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WaterFire hosts first ever lighting in honor of BIPOC residents

Event aims to celebrate local BIPOC communities, educate, provide resources

WaterFire has been occurring for 25 years and often includes numerous food vendors and performances in addition to the fire lighting.
WaterFire has been occurring for 25 years and often includes numerous food vendors and performances in addition to the fire lighting.

As the sun set Saturday, hundreds of visitors and Providence residents gathered at the Providence River to watch WaterFire, a community gathering and fire-lighting performance routinely held from summer to the end of fall. The Oct. 16 performance was the first WaterFire to celebrate Black, Indigenous and People of Color.

The event was sponsored by Papitto Opportunity Connection, a Rhode Island nonprofit organization that aims to invest in “education, job skills training and entrepreneurial ventures” for the state’s BIPOC communities, according to the organization’s website.

Apart from the long-held tradition of the fire-lighting and the presence of numerous local food vendors, participants also had the chance to view dance performances and learn about different initiatives sponsored by Papitto Opportunity Connection.

Peter Mello, managing director at WaterFire Providence, told The Herald he was grateful for the opportunity to host the “first BIPOC-themed WaterFire, where we’re celebrating Black, Indigenous and People of Color in arts, business and culture in the state of Rhode Island.”


“The WaterFire event has been going on for 25 years, and a big part of what happens at WaterFire is that we celebrate what is the best of Providence and Rhode Island — the people, the organizations, the culture, the history,” Mello said. He noted that local organizations often use the platform WaterFire provides “to engage their audiences” with social issues relevant to the community, so they were “super excited to be working with (Papitto Opportunity Connection) to create a special evening” uplifting BIPOC community members.

“Every event is a little different,” Mello added. This week’s WaterFire included performances from BIPOC community members and demonstrations of Capoeira, a Brazilian form of martial arts that incorporates dance and music.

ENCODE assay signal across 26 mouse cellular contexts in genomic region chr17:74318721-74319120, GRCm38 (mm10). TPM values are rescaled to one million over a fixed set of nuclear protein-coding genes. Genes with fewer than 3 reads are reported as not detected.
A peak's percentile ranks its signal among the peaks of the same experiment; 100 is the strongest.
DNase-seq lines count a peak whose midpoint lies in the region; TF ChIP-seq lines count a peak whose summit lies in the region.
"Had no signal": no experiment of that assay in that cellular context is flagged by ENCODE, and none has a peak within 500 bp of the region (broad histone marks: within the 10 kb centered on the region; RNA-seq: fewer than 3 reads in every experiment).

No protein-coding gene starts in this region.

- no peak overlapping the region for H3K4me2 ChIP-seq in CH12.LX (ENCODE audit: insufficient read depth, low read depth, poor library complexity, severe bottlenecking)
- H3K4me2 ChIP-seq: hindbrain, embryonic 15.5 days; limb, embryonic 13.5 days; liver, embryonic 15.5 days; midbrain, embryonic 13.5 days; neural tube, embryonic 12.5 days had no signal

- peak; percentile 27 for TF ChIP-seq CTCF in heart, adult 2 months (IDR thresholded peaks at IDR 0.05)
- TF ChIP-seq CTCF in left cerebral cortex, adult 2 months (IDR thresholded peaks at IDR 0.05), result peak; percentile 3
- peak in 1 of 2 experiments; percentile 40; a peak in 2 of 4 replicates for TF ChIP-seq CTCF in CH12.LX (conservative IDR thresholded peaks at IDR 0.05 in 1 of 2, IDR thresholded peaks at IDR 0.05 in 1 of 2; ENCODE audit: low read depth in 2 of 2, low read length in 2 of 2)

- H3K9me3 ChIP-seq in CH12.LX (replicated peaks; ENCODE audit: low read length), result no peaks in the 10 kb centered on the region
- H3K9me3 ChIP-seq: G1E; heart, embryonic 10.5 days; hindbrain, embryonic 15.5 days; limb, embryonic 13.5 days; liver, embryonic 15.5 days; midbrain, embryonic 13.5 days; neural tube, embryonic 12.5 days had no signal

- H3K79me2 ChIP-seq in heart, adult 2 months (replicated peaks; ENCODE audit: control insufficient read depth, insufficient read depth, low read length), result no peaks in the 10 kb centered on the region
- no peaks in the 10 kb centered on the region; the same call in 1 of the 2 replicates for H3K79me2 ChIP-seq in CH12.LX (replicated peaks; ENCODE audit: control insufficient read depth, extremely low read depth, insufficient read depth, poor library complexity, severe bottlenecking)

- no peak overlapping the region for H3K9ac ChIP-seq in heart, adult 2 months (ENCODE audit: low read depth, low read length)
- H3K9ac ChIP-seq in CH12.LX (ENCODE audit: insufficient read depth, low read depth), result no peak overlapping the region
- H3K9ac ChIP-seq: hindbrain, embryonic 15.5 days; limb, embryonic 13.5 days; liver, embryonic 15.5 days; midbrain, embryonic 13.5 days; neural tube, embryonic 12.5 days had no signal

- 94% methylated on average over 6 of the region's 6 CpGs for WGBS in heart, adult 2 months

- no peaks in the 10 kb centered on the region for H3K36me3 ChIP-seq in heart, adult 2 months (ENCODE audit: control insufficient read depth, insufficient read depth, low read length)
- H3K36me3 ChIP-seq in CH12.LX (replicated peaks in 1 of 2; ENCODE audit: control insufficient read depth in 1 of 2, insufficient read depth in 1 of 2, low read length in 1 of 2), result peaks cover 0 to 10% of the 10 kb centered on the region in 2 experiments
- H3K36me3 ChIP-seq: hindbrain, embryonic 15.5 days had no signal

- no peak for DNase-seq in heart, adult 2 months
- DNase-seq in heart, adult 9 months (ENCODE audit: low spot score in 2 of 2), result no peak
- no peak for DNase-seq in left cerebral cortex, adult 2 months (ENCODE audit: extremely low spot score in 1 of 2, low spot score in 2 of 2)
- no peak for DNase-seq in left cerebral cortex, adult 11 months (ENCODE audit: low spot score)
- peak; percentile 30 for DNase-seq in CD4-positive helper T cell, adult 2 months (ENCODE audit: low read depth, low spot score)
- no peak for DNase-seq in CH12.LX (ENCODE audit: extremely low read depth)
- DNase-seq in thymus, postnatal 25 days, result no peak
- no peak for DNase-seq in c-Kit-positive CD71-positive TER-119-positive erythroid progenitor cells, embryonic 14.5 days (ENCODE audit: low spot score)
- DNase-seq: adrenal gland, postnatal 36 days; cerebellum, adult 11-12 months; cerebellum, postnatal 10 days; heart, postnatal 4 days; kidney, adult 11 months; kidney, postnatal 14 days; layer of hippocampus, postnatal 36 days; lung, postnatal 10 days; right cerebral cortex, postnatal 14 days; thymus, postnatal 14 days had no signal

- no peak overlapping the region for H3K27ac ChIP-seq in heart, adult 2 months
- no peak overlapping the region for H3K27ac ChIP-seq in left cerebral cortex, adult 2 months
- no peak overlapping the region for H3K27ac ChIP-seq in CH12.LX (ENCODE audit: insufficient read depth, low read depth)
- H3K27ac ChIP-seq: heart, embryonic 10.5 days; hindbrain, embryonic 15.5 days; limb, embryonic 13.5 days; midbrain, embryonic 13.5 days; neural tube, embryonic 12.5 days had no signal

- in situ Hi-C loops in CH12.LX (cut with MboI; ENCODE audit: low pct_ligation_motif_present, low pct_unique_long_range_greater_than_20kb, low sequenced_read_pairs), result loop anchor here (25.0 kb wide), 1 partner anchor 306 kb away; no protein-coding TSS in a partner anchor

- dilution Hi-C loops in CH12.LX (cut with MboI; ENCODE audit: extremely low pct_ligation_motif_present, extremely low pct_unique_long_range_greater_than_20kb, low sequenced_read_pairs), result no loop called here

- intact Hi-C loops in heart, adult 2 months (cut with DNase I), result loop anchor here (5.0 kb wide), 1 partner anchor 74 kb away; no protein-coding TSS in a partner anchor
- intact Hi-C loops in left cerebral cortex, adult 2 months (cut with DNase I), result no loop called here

A number of local organizations were invited by Papitto Opportunity Connection and spent the evening informing bypassers about community initiatives aimed at supporting BIPOC Rhode Island residents. One of these organizations was Southside Community Land Trust, a nonprofit organization that aims to help Rhode Island’s low-income neighborhoods access organic food.

“We've been around for 30 plus years already,” said Chandelle Wilson, SCLT education program manager. “Our hope and focus right now is to support a lot of immigrant and migrant farmers, people coming from other countries, and our hope is to connect more with BIPOC people.”

Throughout the event, SCLT discussed ongoing food security initiatives and passed out produce such as “chayote squash, kale or collard greens, fresh lemongrass (and) dried onions” to community members in attendance, Wilson added.

“We’re here to connect people with space to grow their own food,” Wilson said. All the produce distributed was “grown here in Providence and in Cranston.”

Allison Cavallo ’24, who attended WaterFire for the first time Saturday, appreciated the performances and music. Given that it was Family Weekend at the University, “my mom kinda dragged me (to the event), but I’m having a good time,” she said.

“I was surprised by the amount of activity and tents and music,” she said. “I had no idea that they did all of that. I thought it was just fire and water, but I like the festival aspect.”

Lisa Tutaj, a physician assistant from Chicago, attended the event while visiting her stepdaughter for Family Weekend. “So far, it’s been a lot of fun,” Tutaj said, emphasizing how much she enjoyed one of the evening’s dance performances.

The COVID-19 pandemic significantly impacted WaterFire, and the first lighting and performance since the onset of the pandemic was held Sept. 4 in honor of those who served as essential workers during the pandemic.


Mello noted that, despite challenges posed throughout the pandemic, events like Saturday’s WaterFire show the organization’s renewed commitment to supporting local arts. “This is probably the most complicated fire we’ve done,” Mello said.

Mello remains confident that WaterFire will stay important in uniting members of the community in the coming weeks and years. “There’s no special language you have to know to experience this. There’s nothing intimidating,” he said. “It’s a visceral experience.”

Correction: A previous version of this article incorrectly stated that Waterfire would occur biweekly until Dec. 4th. The Herald regrets the error.

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